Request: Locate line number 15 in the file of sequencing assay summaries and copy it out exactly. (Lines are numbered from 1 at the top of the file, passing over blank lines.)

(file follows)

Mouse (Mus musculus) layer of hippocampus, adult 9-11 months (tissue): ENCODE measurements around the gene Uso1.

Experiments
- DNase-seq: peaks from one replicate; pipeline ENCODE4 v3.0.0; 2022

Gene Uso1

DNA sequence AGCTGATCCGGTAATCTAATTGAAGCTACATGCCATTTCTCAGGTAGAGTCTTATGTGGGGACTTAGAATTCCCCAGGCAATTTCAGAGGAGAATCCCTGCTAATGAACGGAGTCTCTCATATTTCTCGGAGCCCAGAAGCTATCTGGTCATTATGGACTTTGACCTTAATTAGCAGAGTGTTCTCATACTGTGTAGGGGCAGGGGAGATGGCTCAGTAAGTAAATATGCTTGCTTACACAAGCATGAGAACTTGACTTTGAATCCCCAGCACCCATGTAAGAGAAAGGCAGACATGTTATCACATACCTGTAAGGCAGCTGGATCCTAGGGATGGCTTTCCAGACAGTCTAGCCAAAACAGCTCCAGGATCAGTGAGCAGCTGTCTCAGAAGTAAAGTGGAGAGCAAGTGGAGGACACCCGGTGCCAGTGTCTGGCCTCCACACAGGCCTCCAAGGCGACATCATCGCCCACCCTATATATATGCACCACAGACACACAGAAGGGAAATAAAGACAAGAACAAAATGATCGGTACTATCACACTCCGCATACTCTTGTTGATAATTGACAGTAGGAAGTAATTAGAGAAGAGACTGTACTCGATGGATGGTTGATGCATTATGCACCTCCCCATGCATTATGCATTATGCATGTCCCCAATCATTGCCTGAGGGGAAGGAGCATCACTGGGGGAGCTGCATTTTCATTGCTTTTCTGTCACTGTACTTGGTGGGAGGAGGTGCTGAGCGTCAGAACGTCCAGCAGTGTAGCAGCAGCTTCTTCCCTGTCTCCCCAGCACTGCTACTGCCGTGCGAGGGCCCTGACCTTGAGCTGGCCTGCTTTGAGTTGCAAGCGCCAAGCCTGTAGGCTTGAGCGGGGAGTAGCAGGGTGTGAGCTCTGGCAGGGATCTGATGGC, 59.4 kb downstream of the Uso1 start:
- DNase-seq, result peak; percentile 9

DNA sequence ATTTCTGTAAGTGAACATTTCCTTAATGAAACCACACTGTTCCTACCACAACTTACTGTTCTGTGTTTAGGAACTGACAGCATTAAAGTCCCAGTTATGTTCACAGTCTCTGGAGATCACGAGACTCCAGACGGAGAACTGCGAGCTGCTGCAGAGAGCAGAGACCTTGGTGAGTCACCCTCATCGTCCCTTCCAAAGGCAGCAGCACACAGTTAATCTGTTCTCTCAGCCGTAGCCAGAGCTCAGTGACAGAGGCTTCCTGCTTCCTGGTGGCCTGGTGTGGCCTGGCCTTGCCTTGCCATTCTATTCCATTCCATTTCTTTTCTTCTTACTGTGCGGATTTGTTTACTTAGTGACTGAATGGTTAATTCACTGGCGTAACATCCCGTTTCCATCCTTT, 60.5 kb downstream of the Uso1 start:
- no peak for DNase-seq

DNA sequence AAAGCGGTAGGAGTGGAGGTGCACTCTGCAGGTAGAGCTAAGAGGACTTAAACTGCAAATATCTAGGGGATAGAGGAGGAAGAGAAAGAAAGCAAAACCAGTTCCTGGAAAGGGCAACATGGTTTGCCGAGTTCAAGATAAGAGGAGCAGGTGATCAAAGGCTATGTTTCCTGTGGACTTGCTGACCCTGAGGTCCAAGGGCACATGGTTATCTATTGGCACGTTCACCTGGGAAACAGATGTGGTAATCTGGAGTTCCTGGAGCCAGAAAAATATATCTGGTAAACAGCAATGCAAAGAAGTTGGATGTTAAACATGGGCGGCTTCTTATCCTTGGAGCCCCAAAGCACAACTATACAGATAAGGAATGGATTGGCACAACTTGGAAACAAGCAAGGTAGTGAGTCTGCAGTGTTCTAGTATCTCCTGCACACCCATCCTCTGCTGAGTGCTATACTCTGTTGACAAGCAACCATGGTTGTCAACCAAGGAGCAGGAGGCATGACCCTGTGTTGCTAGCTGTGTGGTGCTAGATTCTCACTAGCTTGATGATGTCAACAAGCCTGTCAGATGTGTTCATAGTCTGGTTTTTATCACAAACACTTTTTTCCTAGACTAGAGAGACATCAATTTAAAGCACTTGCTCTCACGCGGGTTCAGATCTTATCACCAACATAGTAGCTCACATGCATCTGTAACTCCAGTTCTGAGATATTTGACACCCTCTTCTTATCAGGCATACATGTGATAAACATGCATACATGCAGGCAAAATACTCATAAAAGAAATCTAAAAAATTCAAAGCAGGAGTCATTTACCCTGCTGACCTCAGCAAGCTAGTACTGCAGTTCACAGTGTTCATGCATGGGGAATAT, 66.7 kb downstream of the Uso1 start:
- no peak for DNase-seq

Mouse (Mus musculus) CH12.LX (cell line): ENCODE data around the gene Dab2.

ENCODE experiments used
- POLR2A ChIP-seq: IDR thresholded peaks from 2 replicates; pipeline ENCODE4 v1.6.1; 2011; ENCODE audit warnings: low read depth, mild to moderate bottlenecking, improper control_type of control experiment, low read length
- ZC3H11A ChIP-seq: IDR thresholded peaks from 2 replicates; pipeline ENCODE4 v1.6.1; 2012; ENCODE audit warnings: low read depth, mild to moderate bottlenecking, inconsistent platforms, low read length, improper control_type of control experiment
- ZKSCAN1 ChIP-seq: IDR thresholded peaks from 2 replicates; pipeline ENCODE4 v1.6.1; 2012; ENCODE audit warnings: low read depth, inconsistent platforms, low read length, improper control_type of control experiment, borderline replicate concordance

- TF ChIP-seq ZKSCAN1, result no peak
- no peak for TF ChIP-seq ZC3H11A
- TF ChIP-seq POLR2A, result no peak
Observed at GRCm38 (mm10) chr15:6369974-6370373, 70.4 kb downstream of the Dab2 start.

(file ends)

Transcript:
- ZKSCAN1 ChIP-seq: IDR thresholded peaks from 2 replicates; pipeline ENCODE4 v1.6.1; 2012; ENCODE audit warnings: low read depth, inconsistent platforms, low read length, improper control_type of control experiment, borderline replicate concordance